Popular Heartburn Drugs May Lead to a Broken HipDec 27, 2006 | www.usnews.com Heartburn relief may come with a hitch. Proton pump inhibitors, the class of drugs that includes Nexium, Prilosec, Protonix, Aciphex, and Prevacid, may increase the risk of a hip fracture for those over 50.
Research published in the new issue of the Journal of the American Medical Association found that people who took such prescription antacids for more than one year were 44 percent more likely to have a hip fracture than those who didn't take them.
"We think that calcium may be the major underlying mechanism here," says Yu-Xiao Yang, lead researcher and assistant professor of medicine and epidemiology at the University of Pennsylvania. PPIs reduce acid production in the stomach, and because acid helps absorb calcium, Yang speculates that the drugs may hinder the body's ability to absorb the bone-strengthening element.
Hip fractures are particularly devastating in older people, with an estimated mortality rate of 20 percent in the first year after a hip fracture. For those who survive, 1 in 5 needs nursing-home care, the researchers report.
Yang and colleagues analyzed people 50 and older in the General Practice Research Database from 1987 to 2003, a comprehensive pool of health data from patients in the United Kingdom. They assessed information on 13,556 hip fracture patients and 135,386 healthy patients, and they found that prescription PPI use was associated with greater odds of a hip fracture.
Longer-term use at higher doses made the problem worse. "There is a surge of risk when you go from a regular dose to a high dose," says Yang. The study found that people who used PPIs for more than a year at doses above the recommended prescription strength were nearly three times as likely to have a hip fracture as nonusers.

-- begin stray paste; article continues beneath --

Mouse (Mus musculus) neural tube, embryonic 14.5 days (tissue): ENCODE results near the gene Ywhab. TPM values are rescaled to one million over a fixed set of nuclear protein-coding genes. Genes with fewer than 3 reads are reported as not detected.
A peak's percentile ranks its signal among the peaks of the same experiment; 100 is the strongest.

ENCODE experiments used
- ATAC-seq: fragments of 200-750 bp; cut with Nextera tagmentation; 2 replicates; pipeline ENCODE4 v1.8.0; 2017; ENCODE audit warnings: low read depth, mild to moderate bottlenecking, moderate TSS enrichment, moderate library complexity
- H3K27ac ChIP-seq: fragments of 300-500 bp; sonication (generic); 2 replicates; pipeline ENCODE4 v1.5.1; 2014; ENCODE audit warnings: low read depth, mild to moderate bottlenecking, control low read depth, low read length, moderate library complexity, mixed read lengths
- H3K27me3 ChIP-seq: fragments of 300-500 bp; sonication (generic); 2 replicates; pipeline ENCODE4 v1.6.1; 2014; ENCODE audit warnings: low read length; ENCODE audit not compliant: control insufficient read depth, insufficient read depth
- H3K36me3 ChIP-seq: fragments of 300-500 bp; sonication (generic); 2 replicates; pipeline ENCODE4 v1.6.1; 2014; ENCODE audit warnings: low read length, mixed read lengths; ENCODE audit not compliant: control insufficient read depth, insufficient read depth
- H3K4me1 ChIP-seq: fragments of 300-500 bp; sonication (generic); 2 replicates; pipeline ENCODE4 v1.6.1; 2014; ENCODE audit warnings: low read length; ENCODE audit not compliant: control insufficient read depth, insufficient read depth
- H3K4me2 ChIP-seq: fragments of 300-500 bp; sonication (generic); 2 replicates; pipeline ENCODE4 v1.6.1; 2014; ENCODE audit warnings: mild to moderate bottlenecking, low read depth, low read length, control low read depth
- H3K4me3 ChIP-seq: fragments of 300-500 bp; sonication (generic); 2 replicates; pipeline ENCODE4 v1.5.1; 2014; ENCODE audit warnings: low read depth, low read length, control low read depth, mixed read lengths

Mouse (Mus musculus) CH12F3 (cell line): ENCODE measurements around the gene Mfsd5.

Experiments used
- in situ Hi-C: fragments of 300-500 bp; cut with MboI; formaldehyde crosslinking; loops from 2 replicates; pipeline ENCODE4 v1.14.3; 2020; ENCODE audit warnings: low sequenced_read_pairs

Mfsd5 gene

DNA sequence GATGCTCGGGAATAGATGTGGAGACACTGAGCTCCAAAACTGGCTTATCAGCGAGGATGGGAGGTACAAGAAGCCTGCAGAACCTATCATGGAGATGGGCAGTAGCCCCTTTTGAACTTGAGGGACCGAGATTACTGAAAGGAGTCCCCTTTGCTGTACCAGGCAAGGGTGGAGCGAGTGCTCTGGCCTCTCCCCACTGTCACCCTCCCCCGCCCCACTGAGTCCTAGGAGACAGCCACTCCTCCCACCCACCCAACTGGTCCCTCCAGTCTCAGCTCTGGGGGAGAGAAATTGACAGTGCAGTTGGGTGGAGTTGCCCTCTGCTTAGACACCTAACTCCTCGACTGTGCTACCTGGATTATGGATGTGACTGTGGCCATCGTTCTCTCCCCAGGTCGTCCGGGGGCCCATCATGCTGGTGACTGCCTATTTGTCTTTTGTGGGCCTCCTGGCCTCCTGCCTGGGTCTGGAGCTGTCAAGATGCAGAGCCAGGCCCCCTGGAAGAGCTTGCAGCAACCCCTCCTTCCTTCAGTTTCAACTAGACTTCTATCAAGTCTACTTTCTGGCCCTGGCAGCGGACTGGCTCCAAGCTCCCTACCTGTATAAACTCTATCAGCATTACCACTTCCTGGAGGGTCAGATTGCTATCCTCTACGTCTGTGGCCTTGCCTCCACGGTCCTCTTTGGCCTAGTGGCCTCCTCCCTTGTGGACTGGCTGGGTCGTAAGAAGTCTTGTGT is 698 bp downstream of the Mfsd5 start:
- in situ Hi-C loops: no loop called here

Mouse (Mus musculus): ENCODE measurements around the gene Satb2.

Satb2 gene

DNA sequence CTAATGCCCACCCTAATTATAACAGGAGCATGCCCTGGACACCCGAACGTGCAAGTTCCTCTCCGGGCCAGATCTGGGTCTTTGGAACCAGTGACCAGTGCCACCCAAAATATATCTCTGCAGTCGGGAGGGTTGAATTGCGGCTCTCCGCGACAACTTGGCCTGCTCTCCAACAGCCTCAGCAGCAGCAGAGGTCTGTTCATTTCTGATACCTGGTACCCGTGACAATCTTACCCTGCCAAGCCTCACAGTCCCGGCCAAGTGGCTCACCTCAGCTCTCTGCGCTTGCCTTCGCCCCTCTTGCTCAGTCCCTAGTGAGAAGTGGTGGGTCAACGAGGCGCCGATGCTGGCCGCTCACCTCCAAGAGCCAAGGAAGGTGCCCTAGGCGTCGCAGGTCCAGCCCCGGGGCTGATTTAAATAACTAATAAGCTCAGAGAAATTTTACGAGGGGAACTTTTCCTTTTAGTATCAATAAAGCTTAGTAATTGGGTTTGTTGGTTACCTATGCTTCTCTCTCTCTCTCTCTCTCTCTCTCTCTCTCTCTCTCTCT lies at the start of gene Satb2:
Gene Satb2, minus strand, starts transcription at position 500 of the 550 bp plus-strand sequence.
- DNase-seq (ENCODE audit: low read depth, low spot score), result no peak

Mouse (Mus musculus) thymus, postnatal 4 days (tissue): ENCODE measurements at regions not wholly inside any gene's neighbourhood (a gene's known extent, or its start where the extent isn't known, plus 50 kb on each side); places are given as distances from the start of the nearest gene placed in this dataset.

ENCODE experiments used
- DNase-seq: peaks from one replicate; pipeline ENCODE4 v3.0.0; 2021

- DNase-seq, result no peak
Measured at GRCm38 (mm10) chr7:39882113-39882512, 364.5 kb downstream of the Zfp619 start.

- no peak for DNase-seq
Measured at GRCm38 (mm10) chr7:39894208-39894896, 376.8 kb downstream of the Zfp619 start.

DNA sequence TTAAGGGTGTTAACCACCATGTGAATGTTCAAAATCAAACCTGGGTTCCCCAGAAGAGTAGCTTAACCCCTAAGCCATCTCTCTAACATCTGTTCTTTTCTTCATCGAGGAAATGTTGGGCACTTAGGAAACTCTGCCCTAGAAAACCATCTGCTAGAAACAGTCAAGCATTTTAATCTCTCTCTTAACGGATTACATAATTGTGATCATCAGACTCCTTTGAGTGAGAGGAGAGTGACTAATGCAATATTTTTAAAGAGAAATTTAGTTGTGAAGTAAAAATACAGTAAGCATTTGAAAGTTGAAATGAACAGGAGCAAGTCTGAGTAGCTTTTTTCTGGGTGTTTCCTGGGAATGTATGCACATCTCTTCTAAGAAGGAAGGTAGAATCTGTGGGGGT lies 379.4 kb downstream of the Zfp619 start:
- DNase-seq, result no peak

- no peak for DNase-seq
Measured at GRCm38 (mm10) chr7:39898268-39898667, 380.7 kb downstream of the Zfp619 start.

The research also found that male long-term users of the drug were slightly more prone to fracture their hips than female long-term users. Though use of calcium supplements wasn't measured, Yang suggests they might contribute to the gender disparity, since women over 50 commonly take calcium tablets. Yang says he has been recommending that patients on PPIs protect bone mass by boosting their calcium intake. "If you're taking PPIs, you don't want to be one of those people not getting enough calcium."
Michael Schaefer, chair of the department of orthopedic surgery at Northwestern University Feinberg School of Medicine, says the study sheds new light on the complex problem of osteoporosis, the reduction of bone mass that can lead to hip fractures. "Osteoporotic hip fractures are multifactorial," he says. While he's not convinced this new research solves the problem, he adds that "as an orthopedist, here is something I need to be aware of."
Schaefer tells his patients to quit smoking and increase physical activity–especially weight-bearing exercises–to combat and prevent osteoporosis. But he says he'll now urge patients on PPIs to take extra calcium. "I'm a big believer in calcium supplementation."